The objective of this paper is to present a general method for derivation of dimensionless models of morphology which is then used for obtaining an alternative derivation of the ADA-model. Finally, equivalences between the classical dimensions as represented in the ADA-model and those of Raup are presented, opening a new field of research where results from the different approaches may be combined.
An alternative derivation of the ADA−model
The ADA-model was originally derived from a model consisting of an ellipse spinning through a directional vector (Parent et al. 2010: fig. 3A). Alternatively the model may be derived independently of the directional vector as follows. We postulate that the shell grows such that all variables (distance measurements) Xi follow exponential trajectories kiecθ as a function of rotational angle θ. The constant k, the value at the initial angle (θ = 0), is specific to each variable, while c is equal for all variables. Considering the exponential function f(θ) = ecθ and two arbitrary angles θ and θ', the angular dependence of any variable Xi can be written as:
For example, if we know the ammonoid shell diameter D(θ) at a given angle θ, we can obtain the corresponding diameter for any other angle θ' by means of D(θ') = D(θ)f(θ'-θ). As a consequence the ratio between any pair of variables (dimensions) is independent of the angle, as follows:
This property shows that the model is isometric.
Relationship between the ADA-model and Raup's dimensions
The dimensions used by Raup (1967) for describing the ammonoid morphology are: a, b, c, d, and e (see Fig. 1B) with which he defined the coiling and expansion rates WR = (d/e)2, DR = c/d and S = b/a (the subscript R is not original, but added herein for avoiding confusion with W and D defined in Fig. 1A).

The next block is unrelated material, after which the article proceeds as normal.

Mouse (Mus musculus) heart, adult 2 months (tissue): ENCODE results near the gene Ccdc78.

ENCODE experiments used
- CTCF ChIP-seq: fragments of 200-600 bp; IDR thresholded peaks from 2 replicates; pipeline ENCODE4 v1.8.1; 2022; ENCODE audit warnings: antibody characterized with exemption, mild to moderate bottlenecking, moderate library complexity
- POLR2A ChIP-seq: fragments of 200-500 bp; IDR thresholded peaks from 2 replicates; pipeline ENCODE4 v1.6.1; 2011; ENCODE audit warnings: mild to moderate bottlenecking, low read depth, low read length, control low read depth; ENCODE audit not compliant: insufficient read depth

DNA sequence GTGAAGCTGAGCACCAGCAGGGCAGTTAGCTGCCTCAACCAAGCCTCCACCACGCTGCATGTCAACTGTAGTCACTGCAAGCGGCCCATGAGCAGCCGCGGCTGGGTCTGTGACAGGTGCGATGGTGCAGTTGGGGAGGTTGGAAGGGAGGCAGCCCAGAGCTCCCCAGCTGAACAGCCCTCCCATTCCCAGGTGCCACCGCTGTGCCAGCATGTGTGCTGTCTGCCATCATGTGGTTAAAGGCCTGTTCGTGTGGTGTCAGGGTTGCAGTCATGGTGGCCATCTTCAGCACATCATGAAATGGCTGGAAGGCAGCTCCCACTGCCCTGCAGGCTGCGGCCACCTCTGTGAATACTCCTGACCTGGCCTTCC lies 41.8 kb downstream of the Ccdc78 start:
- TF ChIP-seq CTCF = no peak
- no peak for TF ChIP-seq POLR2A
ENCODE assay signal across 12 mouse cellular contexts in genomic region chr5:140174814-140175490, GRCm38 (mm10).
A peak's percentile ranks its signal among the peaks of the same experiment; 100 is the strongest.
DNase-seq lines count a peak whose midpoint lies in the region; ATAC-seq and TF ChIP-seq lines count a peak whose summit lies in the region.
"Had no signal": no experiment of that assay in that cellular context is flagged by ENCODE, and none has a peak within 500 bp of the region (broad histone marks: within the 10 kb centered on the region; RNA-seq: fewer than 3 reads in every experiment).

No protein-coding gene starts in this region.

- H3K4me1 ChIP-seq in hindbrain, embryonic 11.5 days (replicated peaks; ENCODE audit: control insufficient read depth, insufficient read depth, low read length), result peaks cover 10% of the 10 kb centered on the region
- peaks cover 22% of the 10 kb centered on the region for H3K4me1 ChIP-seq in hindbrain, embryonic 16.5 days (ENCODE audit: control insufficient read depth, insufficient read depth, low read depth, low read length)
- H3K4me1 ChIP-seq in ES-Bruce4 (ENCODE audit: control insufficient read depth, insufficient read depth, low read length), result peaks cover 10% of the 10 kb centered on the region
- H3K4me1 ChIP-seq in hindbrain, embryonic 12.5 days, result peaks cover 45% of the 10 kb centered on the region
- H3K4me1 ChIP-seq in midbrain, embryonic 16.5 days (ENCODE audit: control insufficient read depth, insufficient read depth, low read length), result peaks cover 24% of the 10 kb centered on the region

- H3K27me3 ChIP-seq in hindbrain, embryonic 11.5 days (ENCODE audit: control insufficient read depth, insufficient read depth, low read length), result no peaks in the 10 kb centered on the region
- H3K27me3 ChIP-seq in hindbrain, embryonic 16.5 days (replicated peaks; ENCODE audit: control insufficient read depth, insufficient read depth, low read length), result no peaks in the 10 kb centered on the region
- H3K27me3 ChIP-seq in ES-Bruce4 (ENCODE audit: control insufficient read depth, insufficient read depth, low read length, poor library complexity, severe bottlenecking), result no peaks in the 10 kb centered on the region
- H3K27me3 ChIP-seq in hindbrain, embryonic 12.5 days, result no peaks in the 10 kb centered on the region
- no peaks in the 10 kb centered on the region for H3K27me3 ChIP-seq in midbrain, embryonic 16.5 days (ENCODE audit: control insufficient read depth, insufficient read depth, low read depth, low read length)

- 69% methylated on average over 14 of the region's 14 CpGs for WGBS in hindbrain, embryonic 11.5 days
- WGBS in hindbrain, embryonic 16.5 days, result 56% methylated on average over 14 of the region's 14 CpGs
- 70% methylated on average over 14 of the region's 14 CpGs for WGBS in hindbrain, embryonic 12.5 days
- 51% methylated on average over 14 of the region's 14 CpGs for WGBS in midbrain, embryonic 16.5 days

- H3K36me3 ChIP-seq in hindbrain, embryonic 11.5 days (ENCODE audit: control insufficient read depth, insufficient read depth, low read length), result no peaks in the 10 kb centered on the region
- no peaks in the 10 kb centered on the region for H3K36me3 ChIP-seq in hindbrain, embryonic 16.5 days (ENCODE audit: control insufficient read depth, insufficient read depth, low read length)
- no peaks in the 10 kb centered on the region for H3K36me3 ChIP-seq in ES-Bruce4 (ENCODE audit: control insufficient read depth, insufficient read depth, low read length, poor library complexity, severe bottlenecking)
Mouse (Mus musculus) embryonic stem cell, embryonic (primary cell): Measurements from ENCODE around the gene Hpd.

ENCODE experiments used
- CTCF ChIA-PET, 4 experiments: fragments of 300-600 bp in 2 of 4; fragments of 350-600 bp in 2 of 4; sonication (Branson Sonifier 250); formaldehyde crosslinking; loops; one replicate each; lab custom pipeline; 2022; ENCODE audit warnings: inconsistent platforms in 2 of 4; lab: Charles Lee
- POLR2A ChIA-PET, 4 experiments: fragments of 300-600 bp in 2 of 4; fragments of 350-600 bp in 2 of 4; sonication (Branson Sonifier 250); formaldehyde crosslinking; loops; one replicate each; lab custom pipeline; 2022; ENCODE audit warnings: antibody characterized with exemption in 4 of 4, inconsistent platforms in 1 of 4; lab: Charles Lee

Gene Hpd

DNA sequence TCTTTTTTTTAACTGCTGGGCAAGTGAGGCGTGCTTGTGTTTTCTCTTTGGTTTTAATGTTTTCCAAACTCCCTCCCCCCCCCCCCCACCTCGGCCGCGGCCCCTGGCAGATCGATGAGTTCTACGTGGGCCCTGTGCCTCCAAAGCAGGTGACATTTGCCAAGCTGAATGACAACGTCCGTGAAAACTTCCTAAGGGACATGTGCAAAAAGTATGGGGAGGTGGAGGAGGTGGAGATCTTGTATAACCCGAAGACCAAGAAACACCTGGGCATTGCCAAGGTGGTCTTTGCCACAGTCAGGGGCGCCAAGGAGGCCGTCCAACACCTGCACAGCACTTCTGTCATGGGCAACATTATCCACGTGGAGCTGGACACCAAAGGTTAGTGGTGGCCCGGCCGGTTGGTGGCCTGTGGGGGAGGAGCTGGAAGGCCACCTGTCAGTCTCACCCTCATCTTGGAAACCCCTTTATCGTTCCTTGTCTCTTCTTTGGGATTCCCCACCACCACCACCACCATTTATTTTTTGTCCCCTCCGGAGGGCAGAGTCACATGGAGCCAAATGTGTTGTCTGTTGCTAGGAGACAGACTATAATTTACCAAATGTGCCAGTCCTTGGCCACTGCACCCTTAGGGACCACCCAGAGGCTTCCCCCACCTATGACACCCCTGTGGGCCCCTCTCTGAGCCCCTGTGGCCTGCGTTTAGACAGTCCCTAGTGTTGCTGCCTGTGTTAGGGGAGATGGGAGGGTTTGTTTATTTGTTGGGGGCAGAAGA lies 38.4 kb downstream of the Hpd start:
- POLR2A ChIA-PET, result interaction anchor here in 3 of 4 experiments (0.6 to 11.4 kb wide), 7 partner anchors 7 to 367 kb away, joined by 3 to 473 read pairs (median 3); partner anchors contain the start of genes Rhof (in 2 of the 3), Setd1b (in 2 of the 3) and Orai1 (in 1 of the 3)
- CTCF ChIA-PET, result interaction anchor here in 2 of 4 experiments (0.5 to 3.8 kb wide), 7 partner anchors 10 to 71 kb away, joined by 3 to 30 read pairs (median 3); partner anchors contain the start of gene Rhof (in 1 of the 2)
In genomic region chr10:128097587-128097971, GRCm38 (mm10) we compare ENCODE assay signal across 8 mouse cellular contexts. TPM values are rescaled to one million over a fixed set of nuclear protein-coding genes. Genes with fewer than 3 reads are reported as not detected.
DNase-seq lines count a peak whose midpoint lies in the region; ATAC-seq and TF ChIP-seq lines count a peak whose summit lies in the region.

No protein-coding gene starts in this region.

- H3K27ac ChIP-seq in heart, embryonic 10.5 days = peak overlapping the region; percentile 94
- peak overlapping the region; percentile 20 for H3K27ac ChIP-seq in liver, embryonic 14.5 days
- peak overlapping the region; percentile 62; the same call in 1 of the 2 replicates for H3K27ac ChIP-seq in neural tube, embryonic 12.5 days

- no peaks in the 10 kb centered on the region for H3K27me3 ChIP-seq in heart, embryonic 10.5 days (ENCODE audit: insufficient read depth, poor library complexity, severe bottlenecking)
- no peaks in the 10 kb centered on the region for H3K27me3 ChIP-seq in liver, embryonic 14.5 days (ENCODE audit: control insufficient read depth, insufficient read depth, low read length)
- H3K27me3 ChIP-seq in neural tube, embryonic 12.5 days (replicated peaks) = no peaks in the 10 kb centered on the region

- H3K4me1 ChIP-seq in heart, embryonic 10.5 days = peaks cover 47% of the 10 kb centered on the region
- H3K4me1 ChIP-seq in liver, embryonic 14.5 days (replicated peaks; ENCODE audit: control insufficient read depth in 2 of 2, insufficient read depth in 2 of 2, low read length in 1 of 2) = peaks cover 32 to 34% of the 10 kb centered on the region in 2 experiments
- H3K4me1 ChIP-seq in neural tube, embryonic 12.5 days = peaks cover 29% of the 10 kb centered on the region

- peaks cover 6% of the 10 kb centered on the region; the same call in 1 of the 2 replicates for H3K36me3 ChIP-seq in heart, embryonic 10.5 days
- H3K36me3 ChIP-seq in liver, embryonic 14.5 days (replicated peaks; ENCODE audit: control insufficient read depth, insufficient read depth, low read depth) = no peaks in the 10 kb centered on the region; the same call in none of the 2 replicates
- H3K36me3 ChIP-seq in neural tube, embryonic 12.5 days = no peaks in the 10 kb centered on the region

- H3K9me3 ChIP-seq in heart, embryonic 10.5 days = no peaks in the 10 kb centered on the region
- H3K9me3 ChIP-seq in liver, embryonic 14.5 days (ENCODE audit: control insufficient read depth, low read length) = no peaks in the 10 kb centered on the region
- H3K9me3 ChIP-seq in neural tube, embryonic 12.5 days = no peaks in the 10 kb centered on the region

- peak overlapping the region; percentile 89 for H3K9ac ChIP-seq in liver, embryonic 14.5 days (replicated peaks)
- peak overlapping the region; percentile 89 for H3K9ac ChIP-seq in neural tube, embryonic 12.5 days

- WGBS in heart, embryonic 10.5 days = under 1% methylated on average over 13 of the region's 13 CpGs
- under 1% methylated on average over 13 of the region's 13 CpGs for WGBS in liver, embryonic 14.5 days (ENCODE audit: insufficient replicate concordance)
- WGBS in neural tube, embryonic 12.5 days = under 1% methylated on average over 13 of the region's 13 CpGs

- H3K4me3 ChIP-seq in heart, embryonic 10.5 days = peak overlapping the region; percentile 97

From Fig. 1A it is evident that U(θ) = c(θ) + c(θ-π) and D(θ) d(θ) + d(θ-π), from which
Using Eq. 1 on c(θ-π) and d(θ-π)we obtain
From the definition of WR,Eq. 1 on d(θ-π) results in
In order to relate with the variables (dimensions) of the ADA-model we recall Eq. 4:
Discussion and conclusion
The equivalences between the variables of the ADA-model (Parent et al. 2010) and those of Raup (1967) are presented by means of Eqs. 8–10 above. From these equivalences the plots of Raup (1967: figs. 4, 8) may be transformed into the morphospace (H2/H1, H1/D) defined by Parent et al. (2010), as shown in Fig. 2.
However, beyond these equivalences the ADA-model possesses the following advantages for the study of the shell morphology: (i) all the variables are simultaneously related in a single simple equation (Eq. 3), and (ii) the model is written using classical dimensions (Fig. 1A) which can be measured in almost every piece of ammonite and have direct meaning in visualization and literal descriptions (see SOM). The relationships between the variables of the morphospaces of both models are not linear (Eqs. 8–10). These constraints are originated in the strong dependence on the position of the coiling axis.
It is hoped that the simplicity of the ADA-model facilitates studies on morphology and evolution of ammonites, taking advantage of that most of the biometry in the literature is based on measurements of the classical dimensions. On the other hand, the equivalences presented open a new field of research where results from the different approaches may be combined.